General Note:
Advisor: Palm, Cheryl.
General Note:
Co-advisor: Rubenstein, Daniel.
General Note:
Committee member: Hull, Vanessa.
General Note:
Committee member: Child, Brian.
General Note:
The MDP Program is administered jointly by the Center for Latin American Studies and the Center for African Studies.
Statement of Responsibility:
by Mackenzie Goode.

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University of Florida
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All applicable rights reserved by the source institution and holding location.
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037835489 ( ALEPH )
LD1780.1 2020 ( lcc )


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Underlying social conflicts drive human wildlife conflict in Laikipia County, Kenya Mackenzie Goode Field Practicum Report Master of Sustainable Development Practice Spring 2020 Supervisory Committee: Dr. Cheryl Palm (UF) , Co Chair Dr. Daniel Rubenstein (Princeton) , Co Chair Dr. Vanessa Hull (UF) , Member Dr. Brian Child (UF) , Member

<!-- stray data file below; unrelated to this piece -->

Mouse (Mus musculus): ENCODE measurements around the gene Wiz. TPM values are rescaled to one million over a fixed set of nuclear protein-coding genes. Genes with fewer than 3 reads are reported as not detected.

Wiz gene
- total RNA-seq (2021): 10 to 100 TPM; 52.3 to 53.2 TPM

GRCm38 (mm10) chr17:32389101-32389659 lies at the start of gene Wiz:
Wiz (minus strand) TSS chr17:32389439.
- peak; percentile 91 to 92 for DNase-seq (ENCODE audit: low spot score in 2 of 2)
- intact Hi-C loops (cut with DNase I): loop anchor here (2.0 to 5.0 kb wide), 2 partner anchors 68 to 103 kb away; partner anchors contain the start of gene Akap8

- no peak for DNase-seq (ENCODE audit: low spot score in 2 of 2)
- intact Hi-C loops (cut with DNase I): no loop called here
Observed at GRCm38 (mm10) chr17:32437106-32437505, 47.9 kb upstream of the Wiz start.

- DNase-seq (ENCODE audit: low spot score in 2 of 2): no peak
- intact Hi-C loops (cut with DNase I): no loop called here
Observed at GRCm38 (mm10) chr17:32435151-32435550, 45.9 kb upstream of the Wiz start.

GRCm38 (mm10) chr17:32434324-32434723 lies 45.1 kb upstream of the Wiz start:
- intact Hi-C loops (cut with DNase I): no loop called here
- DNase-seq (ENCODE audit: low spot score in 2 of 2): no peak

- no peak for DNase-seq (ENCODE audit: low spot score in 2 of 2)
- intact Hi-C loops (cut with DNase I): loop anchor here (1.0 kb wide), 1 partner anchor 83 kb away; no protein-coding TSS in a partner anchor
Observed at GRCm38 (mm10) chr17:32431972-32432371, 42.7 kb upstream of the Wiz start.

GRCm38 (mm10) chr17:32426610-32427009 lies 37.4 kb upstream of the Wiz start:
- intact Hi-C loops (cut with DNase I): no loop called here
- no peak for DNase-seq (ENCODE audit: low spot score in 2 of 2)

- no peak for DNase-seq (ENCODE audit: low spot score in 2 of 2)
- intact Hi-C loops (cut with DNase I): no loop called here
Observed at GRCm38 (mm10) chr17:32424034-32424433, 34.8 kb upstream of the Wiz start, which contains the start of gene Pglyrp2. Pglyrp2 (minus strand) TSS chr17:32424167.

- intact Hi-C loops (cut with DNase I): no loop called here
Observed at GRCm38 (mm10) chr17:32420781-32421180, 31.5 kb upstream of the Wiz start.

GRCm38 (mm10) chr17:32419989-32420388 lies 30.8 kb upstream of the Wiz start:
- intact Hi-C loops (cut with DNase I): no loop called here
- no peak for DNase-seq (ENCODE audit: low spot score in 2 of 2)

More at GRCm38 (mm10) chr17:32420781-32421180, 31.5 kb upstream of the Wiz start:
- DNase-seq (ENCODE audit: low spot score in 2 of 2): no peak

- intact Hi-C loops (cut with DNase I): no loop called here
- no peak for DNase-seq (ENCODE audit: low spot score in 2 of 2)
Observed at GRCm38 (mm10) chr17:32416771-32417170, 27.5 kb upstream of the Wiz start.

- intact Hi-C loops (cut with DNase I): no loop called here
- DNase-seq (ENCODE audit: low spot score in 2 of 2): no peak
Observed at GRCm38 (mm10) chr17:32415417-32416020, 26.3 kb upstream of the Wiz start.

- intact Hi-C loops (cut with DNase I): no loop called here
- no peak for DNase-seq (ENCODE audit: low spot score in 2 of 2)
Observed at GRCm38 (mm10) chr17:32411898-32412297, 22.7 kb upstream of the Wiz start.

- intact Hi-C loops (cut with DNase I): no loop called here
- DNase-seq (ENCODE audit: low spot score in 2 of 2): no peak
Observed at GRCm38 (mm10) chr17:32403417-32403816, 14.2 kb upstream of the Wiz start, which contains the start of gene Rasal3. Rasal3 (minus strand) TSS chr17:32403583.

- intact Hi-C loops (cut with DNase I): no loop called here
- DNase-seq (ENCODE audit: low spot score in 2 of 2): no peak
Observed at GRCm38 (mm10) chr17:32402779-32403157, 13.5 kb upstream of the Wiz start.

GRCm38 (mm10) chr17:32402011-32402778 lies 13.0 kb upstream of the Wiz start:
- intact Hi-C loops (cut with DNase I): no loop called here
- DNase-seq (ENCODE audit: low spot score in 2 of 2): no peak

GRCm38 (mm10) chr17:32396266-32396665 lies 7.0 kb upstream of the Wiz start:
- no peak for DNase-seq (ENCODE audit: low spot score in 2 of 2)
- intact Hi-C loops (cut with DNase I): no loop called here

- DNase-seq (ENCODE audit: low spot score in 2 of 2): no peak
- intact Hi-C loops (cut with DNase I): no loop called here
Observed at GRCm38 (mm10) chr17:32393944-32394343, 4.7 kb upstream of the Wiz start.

1 A bstract Now understood as one of the most critical threats to many wildlife species, human wildlife conflict receives increasing attention from an array of disciplines. Recent findings remind us that direct wildlife damage is not, in fact, the main driver of this conflict. Instead, human wildlife conflict is likely the result of, or a manifestation of, underlying social conflicts. In Laikipia County, Kenya, a biodiversity hotspot and mosaic landscape of private wildlife conservancies and farms of various scale, dri vers of conflict are not well understood. Small scale farmers experience a physical and emotional burden as a result of crop raiding damage by primarily elephants and baboons. In depth semi structured interviews with small scale farmers revealed complex at titudes towards wildlife. Both interviews and participant observation uncovered a deep mistrust in institutions, such as the and Maasai pastoralists. Frequent ly, farmers reported having been denied monetary compensation for crop losses as a result of possessing too little acreage, only exacerbating mistrust in institutions. A s other studies predict, this context likely requires a multi faceted approach to tackl ing human wildlife conflict an approach which encompasses short term solutions for direct wildlife damage but also long term mediation between social groups.